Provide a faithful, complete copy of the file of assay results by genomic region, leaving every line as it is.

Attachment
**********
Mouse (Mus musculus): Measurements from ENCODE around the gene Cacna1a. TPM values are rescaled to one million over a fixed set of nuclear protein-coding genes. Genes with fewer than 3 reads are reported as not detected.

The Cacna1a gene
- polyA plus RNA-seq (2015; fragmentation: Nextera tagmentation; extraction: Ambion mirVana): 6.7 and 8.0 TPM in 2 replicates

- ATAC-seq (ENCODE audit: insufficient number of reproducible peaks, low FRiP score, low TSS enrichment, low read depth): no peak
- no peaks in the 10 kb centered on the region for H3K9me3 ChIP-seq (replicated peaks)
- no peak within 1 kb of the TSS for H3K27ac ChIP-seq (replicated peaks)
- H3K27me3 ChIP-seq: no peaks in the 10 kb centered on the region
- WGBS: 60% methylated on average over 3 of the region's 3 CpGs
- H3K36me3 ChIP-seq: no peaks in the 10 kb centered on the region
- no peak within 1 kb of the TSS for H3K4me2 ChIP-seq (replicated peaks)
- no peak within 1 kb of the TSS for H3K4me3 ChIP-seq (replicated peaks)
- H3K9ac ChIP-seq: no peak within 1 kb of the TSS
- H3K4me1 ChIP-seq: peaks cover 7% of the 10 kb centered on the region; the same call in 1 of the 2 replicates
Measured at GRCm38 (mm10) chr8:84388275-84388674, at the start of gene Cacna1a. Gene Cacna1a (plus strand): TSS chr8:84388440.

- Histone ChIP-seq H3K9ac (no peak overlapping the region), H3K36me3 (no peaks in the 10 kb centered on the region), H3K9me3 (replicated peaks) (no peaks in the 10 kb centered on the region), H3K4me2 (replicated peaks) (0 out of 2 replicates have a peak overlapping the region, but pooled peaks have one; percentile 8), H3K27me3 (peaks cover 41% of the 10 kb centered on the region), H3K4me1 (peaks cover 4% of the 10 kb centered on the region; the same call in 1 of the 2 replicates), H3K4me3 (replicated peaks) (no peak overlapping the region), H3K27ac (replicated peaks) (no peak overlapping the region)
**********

Mouse (Mus musculus): Measurements from ENCODE around the gene Cacna1a. TPM values are rescaled to one million over a fixed set of nuclear protein-coding genes. Genes with fewer than 3 reads are reported as not detected.

The Cacna1a gene
- polyA plus RNA-seq (2015; fragmentation: Nextera tagmentation; extraction: Ambion mirVana): 6.7 and 8.0 TPM in 2 replicates

- ATAC-seq (ENCODE audit: insufficient number of reproducible peaks, low FRiP score, low TSS enrichment, low read depth): no peak
- no peaks in the 10 kb centered on the region for H3K9me3 ChIP-seq (replicated peaks)
- no peak within 1 kb of the TSS for H3K27ac ChIP-seq (replicated peaks)
- H3K27me3 ChIP-seq: no peaks in the 10 kb centered on the region
- WGBS: 60% methylated on average over 3 of the region's 3 CpGs
- H3K36me3 ChIP-seq: no peaks in the 10 kb centered on the region
- no peak within 1 kb of the TSS for H3K4me2 ChIP-seq (replicated peaks)
- no peak within 1 kb of the TSS for H3K4me3 ChIP-seq (replicated peaks)
- H3K9ac ChIP-seq: no peak within 1 kb of the TSS
- H3K4me1 ChIP-seq: peaks cover 7% of the 10 kb centered on the region; the same call in 1 of the 2 replicates
Measured at GRCm38 (mm10) chr8:84388275-84388674, at the start of gene Cacna1a. Gene Cacna1a (plus strand): TSS chr8:84388440.

- Histone ChIP-seq H3K9ac (no peak overlapping the region), H3K36me3 (no peaks in the 10 kb centered on the region), H3K9me3 (replicated peaks) (no peaks in the 10 kb centered on the region), H3K4me2 (replicated peaks) (0 out of 2 replicates have a peak overlapping the region, but pooled peaks have one; percentile 8), H3K27me3 (peaks cover 41% of the 10 kb centered on the region), H3K4me1 (peaks cover 4% of the 10 kb centered on the region; the same call in 1 of the 2 replicates), H3K4me3 (replicated peaks) (no peak overlapping the region), H3K27ac (replicated peaks) (no peak overlapping the region)